Rick Woychik, Ph.D., director of NIEHS and the National Toxicology Program, traveled to Texas A&M University (TAMU) Oct. 27-28 for a Superfund Research Center event celebrating the renewal of TAMU’s Superfund Research Program (SRP) P42 grant. Woychik delivered remarks regarding the future of environmental health sciences at the event, visited faculty and graduate students in the toxicology and genetics programs, and explored the TAMU Institute of Biosciences and Technology in Houston.
“It was a real privilege to host Dr. Woychik,” said TAMU Superfund Research Center Director Ivan Rusyn, M.D., Ph.D. “We were pleased to show him the breadth of topics in our environmental health portfolio.”
Helping community partners develop resilience to climate change, development of alternatives to animal testing, and a myriad of research efforts on the environmental causes of disease, are just some of TAMU’s efforts that NIEHS helps to fund, according to Rusyn. The TAMU Superfund Research Center, which is one of 25 SRP-funded centers(https://tools.niehs.nih.gov/srp/programs/index267.cfm) at universities across the U.S., focuses on climate-related disasters, complex mixtures, and is part of the Disaster Research Response (DR2) community of practice.
A neighborhood toxic tour
The TAMU Superfund Research Center collaborates with a large number of community organizations to explore solutions for climate and environmental justice. One such community partner, Texas Environmental Justice Advocacy Services (T.E.J.A.S.), facilitates community-based participatory research projects with the university.
Juan Parras, founder and executive director of T.E.J.A.S.(https://www.niehs.nih.gov/research/supported/translational/peph/grantee-highlights/2021/index.cfm#a923383), hosts what he has coined “Toxic Tours” of at-risk communities around the Houston area. Woychik participated in one such tour.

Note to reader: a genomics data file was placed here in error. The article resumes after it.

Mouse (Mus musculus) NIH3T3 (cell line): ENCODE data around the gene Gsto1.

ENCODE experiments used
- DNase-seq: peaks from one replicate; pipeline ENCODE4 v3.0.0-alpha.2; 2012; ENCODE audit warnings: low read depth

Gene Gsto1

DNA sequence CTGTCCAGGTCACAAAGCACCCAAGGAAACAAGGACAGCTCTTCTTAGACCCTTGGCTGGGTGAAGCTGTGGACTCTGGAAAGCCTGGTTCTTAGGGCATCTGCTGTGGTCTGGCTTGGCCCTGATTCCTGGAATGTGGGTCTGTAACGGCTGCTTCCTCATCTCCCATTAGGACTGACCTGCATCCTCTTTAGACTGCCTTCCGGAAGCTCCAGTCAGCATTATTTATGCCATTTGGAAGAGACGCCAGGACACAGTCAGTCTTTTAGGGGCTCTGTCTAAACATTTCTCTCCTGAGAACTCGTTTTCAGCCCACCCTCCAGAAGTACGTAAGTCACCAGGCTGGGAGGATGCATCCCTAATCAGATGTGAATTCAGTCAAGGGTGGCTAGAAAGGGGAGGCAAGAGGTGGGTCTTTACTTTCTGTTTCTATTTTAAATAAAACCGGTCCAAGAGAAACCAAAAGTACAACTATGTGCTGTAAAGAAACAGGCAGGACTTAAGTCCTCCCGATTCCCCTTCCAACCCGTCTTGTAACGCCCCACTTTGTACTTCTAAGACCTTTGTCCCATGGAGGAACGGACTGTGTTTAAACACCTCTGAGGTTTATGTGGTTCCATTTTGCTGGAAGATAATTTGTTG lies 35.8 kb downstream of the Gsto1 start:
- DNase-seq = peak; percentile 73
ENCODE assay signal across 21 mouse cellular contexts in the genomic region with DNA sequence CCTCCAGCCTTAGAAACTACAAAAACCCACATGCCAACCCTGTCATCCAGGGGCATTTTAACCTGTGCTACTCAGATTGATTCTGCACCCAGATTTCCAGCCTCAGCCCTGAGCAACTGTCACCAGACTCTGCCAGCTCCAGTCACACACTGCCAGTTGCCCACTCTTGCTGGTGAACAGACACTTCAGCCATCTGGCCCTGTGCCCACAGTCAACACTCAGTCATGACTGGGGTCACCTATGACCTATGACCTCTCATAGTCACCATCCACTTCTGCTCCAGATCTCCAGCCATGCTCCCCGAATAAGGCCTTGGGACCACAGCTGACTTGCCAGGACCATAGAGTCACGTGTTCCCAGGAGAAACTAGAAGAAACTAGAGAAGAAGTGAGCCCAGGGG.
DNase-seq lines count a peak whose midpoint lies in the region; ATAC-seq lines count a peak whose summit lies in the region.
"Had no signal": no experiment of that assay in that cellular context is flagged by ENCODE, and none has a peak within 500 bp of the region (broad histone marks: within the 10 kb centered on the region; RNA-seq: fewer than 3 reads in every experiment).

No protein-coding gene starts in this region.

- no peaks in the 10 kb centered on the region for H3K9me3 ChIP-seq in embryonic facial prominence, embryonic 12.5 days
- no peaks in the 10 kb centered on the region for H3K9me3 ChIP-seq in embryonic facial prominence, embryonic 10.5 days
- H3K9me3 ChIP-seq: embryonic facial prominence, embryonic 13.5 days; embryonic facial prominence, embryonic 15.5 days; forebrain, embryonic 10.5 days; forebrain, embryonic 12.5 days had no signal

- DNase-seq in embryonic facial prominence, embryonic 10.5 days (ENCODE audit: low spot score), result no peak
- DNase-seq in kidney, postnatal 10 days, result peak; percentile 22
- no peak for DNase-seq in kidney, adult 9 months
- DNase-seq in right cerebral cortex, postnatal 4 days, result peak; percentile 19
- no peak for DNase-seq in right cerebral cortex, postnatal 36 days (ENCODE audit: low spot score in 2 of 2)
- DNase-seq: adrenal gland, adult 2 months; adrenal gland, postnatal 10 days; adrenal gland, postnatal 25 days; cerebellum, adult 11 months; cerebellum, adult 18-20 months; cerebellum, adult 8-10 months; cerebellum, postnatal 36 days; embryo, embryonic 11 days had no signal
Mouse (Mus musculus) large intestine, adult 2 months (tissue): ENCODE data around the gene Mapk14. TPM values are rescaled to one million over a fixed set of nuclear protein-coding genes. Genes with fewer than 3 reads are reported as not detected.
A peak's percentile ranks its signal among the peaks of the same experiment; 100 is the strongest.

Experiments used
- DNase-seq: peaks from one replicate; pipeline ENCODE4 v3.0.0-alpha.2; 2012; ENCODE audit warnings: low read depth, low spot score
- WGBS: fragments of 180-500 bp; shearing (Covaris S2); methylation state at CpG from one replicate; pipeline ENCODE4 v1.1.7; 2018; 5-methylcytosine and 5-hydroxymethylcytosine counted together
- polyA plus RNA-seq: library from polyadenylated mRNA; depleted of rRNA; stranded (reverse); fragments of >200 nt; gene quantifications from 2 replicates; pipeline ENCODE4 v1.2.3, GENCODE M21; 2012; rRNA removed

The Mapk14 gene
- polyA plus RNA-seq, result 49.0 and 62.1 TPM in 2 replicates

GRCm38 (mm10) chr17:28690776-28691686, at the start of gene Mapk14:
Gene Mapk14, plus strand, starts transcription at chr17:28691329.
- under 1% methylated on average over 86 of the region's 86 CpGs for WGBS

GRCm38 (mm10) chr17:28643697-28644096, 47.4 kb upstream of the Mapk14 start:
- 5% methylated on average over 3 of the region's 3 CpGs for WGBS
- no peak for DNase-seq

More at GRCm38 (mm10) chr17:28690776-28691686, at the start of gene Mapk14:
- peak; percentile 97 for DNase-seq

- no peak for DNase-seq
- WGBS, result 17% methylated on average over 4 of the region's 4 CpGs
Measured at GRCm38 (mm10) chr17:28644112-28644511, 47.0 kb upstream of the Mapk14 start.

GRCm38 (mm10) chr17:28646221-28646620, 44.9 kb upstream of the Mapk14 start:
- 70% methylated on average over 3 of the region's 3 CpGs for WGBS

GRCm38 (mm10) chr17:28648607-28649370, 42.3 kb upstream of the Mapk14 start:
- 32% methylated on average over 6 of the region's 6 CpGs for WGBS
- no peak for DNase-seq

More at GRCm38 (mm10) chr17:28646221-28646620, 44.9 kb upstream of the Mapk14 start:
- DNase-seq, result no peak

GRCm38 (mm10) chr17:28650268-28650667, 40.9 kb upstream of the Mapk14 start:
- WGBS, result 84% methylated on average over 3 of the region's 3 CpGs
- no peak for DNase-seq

“I saw neighborhoods with families and playgrounds for their children located within close proximity to the industrial sites,” said Woychik. “The research that NIEHS supports in these communities can help to identify potential health effects associated with living in these communities.”
One frequent stop on these toxic tours is Baytown’s Unidad Park. Baytown is a suburb of Houston where multiple industrial facilities operate. Residents there have expressed concerns about high levels of air pollution in the area, particularly creosote contamination. Creosote is a coal or wood tar, also known as soot, that effects the respiratory tract and skin.
Other SRP center celebrations
The University of Rhode Island’s Sources, Transport, Exposure and Effects of PFAS (per- and polyfluoroalkyl substances) program was also renewed for another five years.
Two new Superfund Research Centers also have been funded.
- Wayne State University will create a new Center for Leadership in Environmental Awareness and Research (CLEAR). The center will focus on indoor pollution and health outcomes associated with volatile organic chemicals (VOCs). VOCs are human-made chemicals used and produced in the manufacturing of paints, pharmaceuticals, and refrigerants, according to the Environmental Protection Agency.
- The Yale Superfund Research Center, Emerging Water Contaminants: Investigating and Mitigating Exposures and Health Risks, will examine the link between emerging water contaminants and liver cancer.
The 35th Anniversary SRP Annual Meeting will be held Dec. 14-16 in Raleigh, NC. For more information, visit the event website.
(Jennifer Harker, Ph.D., is a technical writer-editor in the NIEHS Office of Communications and Public Liaison.)
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